Food Hood Shootings (Part 2, followup on the shooter)

 I promised a follow-up on the recent Fort Hood shooting, when we knew more about the shooter. I have waited a few weeks, and we have found only dribbles of new information. So here’s what we know about the recent shooter, Army Specialist Ivan Lopez.

The recent shooter was native of Puerto Rico and served many years in the Puerto Rican National Guard as an Infantry Soldier. He had a deployment to the peacekeeping mission in the Sinai Peninsula, located between Egypt and Israel, during his time with the National Guard.

A few years ago, he transferred to the Active Duty force and his first station was Fort Bliss in El Paso, Texas. From there he deployed on a short tour to Iraq; the Brigade he was assigned to helped in the final stages of the drawdown and redeployment from operations there. Reports indicate that he never came under fire. Early in 2014, he was reassigned from Fort Bliss to Fort Hood where he worked as a truck driver, not an Infantryman. He and his wife and children had apartment in the town outside the Post. They were both kind to their neighbors.

The shooter was under evaluation for possible treatment for Post Traumatic Stress. He was under treatment for depression.  In the fall and winter of 2013, he experienced two deaths in his family: a parent and a grandparent. He had argued with his supervisors that day regarding a request for leave that had been denied. One of those he shot was a supervisor he had argued with regarding the leave request. He fired a privately owned weapon, which is only allowed on post if he’s taking it directly to or from the Rod & Gun Club. Otherwise, the only service members allowed to be armed on an Army Post, on any U.S. military base, are Military Police and Criminal Investigation Division, or the service equivalent in the other Services.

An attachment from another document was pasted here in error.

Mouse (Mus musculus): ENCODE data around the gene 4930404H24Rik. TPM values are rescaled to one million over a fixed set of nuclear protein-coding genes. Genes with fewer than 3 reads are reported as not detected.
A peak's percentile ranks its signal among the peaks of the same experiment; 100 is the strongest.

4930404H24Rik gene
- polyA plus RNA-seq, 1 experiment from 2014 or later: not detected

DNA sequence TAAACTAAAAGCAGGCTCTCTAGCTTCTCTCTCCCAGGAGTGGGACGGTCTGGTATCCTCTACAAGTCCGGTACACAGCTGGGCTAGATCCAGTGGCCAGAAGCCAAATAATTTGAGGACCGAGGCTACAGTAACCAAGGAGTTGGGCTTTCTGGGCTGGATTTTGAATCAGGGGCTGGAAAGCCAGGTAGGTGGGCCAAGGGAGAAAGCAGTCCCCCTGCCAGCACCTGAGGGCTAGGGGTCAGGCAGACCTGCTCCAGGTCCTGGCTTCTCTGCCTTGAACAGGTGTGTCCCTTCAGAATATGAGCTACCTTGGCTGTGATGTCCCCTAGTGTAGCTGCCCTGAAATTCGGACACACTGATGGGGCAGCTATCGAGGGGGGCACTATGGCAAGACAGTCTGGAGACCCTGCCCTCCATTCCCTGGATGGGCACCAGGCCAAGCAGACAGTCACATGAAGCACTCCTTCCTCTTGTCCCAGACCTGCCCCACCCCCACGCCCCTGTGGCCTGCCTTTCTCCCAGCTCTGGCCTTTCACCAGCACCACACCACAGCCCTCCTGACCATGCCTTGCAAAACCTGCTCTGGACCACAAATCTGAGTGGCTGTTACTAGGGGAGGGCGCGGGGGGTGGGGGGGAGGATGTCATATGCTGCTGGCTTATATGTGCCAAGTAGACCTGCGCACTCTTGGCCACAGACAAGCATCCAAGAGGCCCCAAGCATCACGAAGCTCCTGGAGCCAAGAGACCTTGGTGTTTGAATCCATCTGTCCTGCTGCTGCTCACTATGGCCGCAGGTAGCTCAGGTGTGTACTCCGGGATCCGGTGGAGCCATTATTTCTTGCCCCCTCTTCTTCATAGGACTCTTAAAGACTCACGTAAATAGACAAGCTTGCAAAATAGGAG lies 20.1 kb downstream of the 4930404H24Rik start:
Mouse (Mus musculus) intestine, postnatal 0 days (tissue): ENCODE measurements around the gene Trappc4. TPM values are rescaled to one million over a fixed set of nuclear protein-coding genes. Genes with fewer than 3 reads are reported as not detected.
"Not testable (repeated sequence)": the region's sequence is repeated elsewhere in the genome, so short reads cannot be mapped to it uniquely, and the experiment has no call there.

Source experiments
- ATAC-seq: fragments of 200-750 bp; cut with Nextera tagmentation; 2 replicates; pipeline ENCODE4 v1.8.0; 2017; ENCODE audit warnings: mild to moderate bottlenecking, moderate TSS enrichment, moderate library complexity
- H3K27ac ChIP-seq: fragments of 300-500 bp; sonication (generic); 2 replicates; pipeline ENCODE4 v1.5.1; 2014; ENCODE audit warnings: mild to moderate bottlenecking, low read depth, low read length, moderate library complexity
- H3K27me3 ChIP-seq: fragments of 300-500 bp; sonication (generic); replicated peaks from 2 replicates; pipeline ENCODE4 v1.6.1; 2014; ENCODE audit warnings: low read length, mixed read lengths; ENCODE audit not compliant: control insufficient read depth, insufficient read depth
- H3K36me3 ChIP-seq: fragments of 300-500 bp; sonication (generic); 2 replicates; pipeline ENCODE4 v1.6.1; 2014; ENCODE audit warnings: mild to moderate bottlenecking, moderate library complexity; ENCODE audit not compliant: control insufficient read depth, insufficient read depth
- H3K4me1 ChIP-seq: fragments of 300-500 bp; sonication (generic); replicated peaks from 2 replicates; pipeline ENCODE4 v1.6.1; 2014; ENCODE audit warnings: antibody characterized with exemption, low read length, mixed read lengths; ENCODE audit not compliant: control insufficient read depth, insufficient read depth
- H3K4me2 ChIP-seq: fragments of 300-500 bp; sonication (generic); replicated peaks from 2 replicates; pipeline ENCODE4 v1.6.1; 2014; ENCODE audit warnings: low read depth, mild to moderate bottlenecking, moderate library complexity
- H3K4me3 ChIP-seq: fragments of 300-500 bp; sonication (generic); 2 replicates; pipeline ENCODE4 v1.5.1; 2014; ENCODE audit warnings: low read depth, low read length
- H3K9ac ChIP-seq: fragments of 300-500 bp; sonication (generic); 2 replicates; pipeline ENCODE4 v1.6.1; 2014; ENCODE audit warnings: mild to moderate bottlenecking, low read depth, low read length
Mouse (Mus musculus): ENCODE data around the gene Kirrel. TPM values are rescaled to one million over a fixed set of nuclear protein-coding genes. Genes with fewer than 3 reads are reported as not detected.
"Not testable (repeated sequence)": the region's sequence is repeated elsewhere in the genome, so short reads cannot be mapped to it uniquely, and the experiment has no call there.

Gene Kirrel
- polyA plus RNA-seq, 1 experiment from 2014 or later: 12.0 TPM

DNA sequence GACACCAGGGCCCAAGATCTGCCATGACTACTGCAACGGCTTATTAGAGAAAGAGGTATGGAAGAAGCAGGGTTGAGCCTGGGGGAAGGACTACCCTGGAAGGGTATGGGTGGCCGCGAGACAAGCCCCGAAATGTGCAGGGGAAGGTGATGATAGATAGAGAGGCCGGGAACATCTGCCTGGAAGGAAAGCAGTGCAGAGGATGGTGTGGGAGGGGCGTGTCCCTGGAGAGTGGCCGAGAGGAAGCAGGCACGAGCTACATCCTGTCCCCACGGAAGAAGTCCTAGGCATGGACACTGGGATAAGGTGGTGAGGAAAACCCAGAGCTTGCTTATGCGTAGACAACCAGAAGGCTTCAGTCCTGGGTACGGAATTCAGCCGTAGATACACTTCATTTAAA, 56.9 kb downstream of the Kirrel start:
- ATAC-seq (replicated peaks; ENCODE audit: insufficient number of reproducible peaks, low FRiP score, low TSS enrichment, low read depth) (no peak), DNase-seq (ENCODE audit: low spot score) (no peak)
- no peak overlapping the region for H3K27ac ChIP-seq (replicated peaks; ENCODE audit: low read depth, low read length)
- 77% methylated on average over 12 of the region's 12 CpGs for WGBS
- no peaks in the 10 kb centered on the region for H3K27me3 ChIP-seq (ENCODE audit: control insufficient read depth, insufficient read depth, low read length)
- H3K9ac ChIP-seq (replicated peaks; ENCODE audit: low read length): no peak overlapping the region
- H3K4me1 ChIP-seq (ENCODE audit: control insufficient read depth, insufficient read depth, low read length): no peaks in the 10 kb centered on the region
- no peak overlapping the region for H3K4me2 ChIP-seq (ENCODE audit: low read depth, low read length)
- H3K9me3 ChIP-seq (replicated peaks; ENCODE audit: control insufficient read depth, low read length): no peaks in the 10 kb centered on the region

There were no connections uncovered to Islamic fundamentalism, radicalism or terrorism.

Those were the facts, what follows is a couple of inferences:

If this gunman was taking prescription anti-depressants, pain meds and sleep meds that were prescribed by separate doctors who didn’t verify drug interactions, there is a possibility that his combination of meds didn’t help keep him away from the edge the way it should have.  When the second relative died, his meds may not have helped him cope as they should have. Anyone in a position to continue the investigation should ensure that this angle is not neglected.

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